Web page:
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"We poor monied men," said Wayland, "seem to be altogether out of consideration."

"How so?" said Connors.

"Because in this day and generation," said Wayland, "thanks to Doane, the newspapers have killed our trade by exposing our tricks."

Connors looked on in grim satisfaction at the contest between money and printer's ink, and quietly said: "I am not so sure that newspapers are just what they should be."

"What's the complaint against us?" said Doane, in mock fear.

"There is as little honesty in journalism as there is in the world of finance," said Wayland.

"Nothing truer was ever said," chipped in Connors. "The ordinary newspaper of today but reflects the cowardice of wealth. There is little of the sincerity of conviction which prevailed in the days of Horace Greeley."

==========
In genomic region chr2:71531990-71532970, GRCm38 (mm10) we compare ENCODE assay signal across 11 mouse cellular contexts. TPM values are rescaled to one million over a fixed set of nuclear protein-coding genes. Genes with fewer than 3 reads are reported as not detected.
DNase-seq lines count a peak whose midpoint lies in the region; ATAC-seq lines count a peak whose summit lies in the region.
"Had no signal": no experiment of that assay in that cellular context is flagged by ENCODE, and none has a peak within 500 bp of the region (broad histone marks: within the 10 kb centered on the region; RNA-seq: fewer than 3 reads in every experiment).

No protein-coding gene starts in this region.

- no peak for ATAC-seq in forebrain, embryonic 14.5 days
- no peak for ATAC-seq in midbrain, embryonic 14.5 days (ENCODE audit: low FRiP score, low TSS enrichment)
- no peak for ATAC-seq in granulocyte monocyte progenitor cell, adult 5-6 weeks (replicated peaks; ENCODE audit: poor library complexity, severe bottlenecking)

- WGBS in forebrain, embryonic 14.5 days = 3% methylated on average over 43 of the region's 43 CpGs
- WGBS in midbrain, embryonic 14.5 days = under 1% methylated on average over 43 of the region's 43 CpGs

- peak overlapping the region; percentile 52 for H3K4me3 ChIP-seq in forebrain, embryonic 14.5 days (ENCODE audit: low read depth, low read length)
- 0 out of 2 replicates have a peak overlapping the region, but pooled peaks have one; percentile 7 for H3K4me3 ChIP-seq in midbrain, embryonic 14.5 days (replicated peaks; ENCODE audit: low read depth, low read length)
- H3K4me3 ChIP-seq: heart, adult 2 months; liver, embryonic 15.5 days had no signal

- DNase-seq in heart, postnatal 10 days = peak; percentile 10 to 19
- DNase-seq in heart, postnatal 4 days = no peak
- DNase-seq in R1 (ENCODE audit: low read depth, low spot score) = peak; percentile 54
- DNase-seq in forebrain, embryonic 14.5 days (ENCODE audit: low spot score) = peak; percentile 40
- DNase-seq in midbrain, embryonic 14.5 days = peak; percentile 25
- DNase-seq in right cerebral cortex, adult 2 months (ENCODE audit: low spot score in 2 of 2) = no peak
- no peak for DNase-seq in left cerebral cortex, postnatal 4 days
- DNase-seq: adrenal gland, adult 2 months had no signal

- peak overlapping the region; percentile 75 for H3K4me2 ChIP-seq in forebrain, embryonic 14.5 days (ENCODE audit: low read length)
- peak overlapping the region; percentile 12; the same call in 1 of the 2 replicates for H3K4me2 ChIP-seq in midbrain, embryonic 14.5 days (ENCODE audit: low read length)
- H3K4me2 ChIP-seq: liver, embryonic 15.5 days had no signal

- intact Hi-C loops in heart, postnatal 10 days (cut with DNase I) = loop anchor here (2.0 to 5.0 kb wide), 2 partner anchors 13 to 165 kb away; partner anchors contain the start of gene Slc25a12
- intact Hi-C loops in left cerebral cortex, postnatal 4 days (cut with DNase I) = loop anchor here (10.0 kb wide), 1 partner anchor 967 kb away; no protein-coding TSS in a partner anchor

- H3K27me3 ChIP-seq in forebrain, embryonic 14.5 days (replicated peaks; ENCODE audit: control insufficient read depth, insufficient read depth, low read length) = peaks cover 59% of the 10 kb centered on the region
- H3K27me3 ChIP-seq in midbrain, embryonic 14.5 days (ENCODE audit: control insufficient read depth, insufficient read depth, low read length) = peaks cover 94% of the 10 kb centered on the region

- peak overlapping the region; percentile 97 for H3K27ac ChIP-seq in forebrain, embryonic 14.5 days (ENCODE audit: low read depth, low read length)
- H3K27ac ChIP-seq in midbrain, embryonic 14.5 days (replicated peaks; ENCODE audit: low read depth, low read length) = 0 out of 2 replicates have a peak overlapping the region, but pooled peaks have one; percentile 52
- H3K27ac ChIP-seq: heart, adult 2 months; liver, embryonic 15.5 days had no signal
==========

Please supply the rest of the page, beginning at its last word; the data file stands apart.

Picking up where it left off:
"They always cram Greeley down our throats," cried Doane.

"Well," said Connors, "wasn't he a pretty bold and fearless man?"

"I'll admit all that," retorted Doane, "but I never did worship at the shrine of any journalistic God."

"But," said Wayland, apparently realizing that the argument was growing somewhat intense, "we have wandered some distance from the original query."

"And that was?" said Connors.

"The real object of our presence here," interposed the editor. "Come, now, what brought you here, Connors?"